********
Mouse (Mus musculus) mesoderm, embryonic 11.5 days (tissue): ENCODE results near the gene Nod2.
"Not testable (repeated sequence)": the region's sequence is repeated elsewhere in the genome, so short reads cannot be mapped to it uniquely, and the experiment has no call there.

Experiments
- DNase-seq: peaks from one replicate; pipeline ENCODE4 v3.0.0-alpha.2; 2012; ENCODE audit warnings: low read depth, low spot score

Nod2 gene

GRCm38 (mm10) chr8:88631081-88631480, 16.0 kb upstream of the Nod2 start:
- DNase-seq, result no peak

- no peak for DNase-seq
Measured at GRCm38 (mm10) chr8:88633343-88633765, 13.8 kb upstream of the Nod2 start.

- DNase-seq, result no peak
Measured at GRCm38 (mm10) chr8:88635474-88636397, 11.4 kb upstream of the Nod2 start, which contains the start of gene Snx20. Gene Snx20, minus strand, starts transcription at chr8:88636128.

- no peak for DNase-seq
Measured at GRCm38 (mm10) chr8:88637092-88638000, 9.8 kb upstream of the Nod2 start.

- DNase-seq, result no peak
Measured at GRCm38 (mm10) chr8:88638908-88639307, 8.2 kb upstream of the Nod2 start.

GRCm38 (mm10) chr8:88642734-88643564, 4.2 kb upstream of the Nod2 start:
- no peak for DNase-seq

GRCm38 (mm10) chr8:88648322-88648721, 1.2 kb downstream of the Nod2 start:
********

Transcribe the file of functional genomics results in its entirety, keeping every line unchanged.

Mouse (Mus musculus) mesoderm, embryonic 11.5 days (tissue): ENCODE results near the gene Nod2.
"Not testable (repeated sequence)": the region's sequence is repeated elsewhere in the genome, so short reads cannot be mapped to it uniquely, and the experiment has no call there.

Experiments
- DNase-seq: peaks from one replicate; pipeline ENCODE4 v3.0.0-alpha.2; 2012; ENCODE audit warnings: low read depth, low spot score

Nod2 gene

GRCm38 (mm10) chr8:88631081-88631480, 16.0 kb upstream of the Nod2 start:
- DNase-seq, result no peak

- no peak for DNase-seq
Measured at GRCm38 (mm10) chr8:88633343-88633765, 13.8 kb upstream of the Nod2 start.

- DNase-seq, result no peak
Measured at GRCm38 (mm10) chr8:88635474-88636397, 11.4 kb upstream of the Nod2 start, which contains the start of gene Snx20. Gene Snx20, minus strand, starts transcription at chr8:88636128.

- no peak for DNase-seq
Measured at GRCm38 (mm10) chr8:88637092-88638000, 9.8 kb upstream of the Nod2 start.

- DNase-seq, result no peak
Measured at GRCm38 (mm10) chr8:88638908-88639307, 8.2 kb upstream of the Nod2 start.

GRCm38 (mm10) chr8:88642734-88643564, 4.2 kb upstream of the Nod2 start:
- no peak for DNase-seq

GRCm38 (mm10) chr8:88648322-88648721, 1.2 kb downstream of the Nod2 start: